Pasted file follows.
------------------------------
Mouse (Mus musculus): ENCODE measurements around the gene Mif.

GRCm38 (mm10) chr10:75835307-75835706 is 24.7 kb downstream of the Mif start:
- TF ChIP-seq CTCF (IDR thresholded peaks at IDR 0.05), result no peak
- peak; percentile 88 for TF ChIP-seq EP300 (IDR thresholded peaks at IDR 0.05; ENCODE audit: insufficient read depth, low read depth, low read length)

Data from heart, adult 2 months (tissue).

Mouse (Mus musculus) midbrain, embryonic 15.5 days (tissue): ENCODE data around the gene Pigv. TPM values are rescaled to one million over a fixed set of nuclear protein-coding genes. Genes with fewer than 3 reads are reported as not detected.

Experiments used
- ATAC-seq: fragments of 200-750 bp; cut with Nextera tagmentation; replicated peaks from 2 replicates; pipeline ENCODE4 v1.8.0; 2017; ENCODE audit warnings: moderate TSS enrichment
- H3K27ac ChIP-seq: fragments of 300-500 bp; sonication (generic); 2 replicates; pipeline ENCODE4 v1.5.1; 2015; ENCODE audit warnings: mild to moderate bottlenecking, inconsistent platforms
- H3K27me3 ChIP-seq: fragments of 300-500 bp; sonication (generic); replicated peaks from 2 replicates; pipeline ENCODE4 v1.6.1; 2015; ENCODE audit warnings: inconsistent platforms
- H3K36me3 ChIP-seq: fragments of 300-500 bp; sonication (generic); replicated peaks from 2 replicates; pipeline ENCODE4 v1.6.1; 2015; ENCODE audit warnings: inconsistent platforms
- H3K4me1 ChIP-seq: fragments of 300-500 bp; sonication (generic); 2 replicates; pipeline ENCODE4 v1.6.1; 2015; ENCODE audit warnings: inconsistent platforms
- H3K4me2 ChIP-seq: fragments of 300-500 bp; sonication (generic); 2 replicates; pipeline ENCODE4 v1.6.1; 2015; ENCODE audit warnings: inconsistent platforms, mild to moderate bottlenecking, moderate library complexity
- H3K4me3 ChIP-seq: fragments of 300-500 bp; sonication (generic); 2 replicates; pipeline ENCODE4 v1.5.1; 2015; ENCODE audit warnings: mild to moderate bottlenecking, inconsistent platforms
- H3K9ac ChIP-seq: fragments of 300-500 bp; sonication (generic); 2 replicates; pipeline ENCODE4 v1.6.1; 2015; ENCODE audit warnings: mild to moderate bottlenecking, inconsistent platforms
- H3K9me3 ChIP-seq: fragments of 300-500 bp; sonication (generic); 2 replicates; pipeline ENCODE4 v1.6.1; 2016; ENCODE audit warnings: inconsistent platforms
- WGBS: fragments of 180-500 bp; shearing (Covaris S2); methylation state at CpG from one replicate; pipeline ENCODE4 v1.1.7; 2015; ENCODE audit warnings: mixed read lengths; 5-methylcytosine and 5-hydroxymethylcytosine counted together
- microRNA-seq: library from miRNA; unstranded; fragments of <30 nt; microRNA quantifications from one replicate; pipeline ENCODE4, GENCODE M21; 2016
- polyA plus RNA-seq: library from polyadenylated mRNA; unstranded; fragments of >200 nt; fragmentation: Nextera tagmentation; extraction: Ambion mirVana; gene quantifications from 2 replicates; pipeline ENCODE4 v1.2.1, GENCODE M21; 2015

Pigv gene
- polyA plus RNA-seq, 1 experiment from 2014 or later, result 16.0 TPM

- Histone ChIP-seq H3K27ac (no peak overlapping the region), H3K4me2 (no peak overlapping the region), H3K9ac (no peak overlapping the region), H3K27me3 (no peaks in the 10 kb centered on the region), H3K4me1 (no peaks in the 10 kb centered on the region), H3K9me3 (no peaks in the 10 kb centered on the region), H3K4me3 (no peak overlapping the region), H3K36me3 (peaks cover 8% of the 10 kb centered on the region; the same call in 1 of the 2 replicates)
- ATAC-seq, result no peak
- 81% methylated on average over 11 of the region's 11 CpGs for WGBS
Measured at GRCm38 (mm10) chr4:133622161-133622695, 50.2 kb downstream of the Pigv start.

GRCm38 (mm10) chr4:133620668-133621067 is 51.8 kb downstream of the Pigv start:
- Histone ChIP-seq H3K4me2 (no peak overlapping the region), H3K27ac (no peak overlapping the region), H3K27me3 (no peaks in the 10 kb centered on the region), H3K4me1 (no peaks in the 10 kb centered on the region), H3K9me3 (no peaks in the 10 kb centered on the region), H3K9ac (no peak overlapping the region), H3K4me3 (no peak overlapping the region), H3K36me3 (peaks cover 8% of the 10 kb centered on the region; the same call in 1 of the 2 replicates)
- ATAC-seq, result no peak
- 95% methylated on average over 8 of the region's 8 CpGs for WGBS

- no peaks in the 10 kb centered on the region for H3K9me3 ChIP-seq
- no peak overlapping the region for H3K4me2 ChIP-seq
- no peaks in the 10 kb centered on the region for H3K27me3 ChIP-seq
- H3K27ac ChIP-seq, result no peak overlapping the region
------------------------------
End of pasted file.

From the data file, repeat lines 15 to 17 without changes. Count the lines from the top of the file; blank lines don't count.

- H3K9ac ChIP-seq: fragments of 300-500 bp; sonication (generic); 2 replicates; pipeline ENCODE4 v1.6.1; 2015; ENCODE audit warnings: mild to moderate bottlenecking, inconsistent platforms
- H3K9me3 ChIP-seq: fragments of 300-500 bp; sonication (generic); 2 replicates; pipeline ENCODE4 v1.6.1; 2016; ENCODE audit warnings: inconsistent platforms
- WGBS: fragments of 180-500 bp; shearing (Covaris S2); methylation state at CpG from one replicate; pipeline ENCODE4 v1.1.7; 2015; ENCODE audit warnings: mixed read lengths; 5-methylcytosine and 5-hydroxymethylcytosine counted together